You have a table that you want to add “created” and “updated” timestamp columns to, but you can’t update the application code to update those columns. In the bad old times, you had to write a trigger to do the hard work for you. Triggers introduce additional complexity and potentially even a performance impact.
So here’s a nicer way to do it, trigger-free.
DDL triggers allow you to write SQL code that executes whenever a DDL (data definition language) event occurs. This means you can capture, and handle, any event that modifies for instance stored procedures, views, DML trigger, etc. In this post, I’m going to set up a simple version control process using DDL triggers.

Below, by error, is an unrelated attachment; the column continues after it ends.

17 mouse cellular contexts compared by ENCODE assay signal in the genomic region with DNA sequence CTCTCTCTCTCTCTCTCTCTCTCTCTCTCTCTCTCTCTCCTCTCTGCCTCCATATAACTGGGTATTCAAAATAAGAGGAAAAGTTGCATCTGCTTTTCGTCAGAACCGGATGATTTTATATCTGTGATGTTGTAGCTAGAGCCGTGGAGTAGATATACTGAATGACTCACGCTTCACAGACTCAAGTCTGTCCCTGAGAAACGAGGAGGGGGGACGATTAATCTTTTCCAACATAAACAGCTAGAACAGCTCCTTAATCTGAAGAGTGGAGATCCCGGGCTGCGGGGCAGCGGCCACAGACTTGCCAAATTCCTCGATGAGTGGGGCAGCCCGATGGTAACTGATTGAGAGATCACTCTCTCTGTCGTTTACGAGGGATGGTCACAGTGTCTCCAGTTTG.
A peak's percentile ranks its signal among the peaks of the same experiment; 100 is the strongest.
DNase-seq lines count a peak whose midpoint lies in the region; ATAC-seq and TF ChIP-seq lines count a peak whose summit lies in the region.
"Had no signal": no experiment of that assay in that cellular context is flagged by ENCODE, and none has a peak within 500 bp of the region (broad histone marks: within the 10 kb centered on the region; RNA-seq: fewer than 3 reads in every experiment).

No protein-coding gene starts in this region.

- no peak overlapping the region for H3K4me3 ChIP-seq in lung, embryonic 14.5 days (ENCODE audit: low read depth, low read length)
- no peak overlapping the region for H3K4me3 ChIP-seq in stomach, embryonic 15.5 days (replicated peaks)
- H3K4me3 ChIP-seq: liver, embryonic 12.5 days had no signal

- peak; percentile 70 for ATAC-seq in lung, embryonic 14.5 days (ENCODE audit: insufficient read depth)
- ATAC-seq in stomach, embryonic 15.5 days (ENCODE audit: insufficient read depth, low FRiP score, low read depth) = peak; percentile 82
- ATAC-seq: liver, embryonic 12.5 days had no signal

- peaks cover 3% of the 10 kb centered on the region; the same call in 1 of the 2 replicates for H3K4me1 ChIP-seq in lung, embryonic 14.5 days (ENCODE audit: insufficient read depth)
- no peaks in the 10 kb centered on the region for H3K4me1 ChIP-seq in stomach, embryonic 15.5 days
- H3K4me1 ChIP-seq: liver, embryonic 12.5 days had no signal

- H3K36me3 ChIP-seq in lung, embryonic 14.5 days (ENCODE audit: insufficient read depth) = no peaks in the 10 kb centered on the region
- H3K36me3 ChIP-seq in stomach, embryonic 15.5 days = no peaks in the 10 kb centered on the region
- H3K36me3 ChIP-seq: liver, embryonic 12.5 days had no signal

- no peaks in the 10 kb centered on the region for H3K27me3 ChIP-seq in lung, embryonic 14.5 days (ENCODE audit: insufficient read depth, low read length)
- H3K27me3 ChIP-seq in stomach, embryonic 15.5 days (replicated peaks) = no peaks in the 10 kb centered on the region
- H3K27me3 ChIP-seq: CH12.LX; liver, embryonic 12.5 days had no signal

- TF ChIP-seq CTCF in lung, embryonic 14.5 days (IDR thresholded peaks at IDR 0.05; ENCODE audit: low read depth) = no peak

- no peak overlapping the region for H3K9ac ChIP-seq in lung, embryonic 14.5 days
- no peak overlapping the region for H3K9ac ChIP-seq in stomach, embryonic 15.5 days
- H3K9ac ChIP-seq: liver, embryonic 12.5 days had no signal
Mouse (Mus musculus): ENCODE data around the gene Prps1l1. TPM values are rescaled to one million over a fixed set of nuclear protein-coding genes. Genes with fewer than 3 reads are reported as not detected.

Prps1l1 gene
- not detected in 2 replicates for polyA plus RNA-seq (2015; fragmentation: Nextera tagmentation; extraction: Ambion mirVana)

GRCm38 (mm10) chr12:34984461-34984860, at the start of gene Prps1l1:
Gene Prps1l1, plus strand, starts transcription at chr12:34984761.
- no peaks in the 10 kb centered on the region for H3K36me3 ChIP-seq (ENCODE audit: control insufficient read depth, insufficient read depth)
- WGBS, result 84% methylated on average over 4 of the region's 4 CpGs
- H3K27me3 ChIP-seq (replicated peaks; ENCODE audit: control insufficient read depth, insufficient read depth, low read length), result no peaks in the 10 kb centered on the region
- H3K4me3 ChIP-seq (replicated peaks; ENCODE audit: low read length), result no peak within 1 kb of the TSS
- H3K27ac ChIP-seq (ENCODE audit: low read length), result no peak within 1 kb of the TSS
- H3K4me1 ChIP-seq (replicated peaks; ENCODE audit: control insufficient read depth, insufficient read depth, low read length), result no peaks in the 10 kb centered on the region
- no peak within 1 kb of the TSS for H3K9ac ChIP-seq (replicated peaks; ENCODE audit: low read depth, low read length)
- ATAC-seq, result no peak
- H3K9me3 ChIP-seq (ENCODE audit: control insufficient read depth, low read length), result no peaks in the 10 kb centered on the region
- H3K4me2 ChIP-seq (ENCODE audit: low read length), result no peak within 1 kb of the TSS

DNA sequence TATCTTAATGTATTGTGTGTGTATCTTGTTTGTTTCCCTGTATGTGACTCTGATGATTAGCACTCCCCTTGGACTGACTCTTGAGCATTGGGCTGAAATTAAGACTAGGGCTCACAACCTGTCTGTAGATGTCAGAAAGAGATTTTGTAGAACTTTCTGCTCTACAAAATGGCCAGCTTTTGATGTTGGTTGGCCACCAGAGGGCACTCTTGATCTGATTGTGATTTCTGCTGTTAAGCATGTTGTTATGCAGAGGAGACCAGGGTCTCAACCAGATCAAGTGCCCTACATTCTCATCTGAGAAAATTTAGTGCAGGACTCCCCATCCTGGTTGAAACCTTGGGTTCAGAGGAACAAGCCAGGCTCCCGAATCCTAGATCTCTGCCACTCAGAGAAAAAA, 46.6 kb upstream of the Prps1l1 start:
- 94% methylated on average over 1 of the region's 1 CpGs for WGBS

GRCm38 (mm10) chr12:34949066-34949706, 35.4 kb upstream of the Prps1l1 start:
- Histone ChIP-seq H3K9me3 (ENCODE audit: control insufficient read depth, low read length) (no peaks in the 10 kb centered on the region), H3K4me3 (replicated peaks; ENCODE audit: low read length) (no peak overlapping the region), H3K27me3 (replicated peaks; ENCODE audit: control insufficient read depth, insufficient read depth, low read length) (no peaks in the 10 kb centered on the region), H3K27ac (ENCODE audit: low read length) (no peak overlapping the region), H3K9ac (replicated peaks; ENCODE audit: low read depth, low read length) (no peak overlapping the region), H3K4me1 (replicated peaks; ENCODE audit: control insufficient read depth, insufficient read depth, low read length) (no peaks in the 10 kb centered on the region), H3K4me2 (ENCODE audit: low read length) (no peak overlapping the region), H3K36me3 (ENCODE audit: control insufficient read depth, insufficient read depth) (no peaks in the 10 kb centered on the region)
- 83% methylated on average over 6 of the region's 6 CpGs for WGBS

A trigger is like a stored procedure that automatically (and atomically) executes on a given condition, for instance when you insert a record into a table. Used properly, this is a powerful tool to enforce business rules, perform automated calculations, log changes, and more. But triggers also come with some potential pitfalls.